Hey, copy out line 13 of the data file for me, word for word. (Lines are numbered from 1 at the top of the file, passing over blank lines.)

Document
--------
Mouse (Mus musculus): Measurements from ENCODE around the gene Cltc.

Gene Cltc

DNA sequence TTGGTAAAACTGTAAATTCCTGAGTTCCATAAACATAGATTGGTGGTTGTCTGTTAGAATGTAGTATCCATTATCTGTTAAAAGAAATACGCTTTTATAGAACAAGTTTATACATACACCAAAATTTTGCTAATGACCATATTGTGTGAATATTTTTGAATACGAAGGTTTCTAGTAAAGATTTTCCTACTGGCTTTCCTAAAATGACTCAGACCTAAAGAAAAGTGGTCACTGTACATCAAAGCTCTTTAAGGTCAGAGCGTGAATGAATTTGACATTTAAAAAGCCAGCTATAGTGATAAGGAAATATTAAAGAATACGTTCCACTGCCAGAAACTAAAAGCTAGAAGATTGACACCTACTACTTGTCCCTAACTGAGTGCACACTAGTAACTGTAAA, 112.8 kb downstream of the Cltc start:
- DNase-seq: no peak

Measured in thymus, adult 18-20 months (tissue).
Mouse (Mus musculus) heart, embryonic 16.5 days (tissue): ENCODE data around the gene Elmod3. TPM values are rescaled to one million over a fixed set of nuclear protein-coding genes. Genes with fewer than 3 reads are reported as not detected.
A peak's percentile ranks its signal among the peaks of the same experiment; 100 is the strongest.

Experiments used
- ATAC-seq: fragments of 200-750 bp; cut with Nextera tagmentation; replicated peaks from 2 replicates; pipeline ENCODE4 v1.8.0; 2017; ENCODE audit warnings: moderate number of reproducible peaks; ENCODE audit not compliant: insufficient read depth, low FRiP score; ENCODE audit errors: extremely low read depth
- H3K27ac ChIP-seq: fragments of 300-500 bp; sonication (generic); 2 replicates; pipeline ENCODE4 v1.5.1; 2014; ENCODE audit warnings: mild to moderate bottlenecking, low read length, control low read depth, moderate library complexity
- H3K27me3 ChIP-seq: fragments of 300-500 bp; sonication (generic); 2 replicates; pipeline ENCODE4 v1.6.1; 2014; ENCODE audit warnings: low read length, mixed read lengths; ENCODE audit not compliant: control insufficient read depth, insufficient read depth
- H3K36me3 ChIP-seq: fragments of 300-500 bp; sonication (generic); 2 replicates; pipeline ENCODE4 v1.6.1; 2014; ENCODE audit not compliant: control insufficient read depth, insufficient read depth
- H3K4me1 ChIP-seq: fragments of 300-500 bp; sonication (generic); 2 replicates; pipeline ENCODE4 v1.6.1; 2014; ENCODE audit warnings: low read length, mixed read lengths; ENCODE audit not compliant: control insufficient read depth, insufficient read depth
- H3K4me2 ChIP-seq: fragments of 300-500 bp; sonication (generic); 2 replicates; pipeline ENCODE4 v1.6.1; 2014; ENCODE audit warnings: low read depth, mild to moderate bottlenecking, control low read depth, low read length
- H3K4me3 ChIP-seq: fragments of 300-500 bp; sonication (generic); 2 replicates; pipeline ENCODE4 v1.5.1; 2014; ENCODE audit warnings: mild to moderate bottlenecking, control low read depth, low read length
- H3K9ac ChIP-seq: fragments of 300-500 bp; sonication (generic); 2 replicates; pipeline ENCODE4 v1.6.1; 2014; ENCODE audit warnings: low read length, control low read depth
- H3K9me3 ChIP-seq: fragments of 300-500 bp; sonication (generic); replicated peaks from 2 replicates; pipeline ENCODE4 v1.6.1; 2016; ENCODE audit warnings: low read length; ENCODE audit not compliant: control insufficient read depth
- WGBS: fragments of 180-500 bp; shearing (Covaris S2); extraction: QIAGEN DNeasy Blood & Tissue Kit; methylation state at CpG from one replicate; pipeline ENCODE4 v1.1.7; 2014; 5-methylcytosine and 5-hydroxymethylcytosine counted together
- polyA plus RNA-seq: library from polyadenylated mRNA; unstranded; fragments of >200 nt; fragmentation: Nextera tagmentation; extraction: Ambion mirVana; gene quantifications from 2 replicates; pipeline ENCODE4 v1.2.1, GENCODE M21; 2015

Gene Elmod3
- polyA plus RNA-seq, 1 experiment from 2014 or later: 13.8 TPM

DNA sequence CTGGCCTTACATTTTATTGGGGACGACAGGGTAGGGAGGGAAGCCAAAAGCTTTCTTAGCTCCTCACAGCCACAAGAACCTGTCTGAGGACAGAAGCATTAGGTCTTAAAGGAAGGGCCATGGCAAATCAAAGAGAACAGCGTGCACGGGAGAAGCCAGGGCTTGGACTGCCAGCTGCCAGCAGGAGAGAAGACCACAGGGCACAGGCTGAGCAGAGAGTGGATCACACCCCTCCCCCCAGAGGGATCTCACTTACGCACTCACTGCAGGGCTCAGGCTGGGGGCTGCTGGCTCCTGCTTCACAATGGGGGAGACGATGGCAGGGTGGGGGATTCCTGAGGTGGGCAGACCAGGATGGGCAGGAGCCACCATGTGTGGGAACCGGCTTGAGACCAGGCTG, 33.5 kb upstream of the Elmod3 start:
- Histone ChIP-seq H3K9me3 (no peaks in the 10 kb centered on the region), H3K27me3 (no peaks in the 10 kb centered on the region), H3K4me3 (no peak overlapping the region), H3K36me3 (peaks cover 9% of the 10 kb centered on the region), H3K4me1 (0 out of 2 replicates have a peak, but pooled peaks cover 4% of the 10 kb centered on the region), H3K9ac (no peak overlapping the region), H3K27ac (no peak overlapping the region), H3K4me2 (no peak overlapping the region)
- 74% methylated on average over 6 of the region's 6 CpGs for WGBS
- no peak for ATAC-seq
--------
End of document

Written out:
- H3K4me1 ChIP-seq: fragments of 300-500 bp; sonication (generic); 2 replicates; pipeline ENCODE4 v1.6.1; 2014; ENCODE audit warnings: low read length, mixed read lengths; ENCODE audit not compliant: control insufficient read depth, insufficient read depth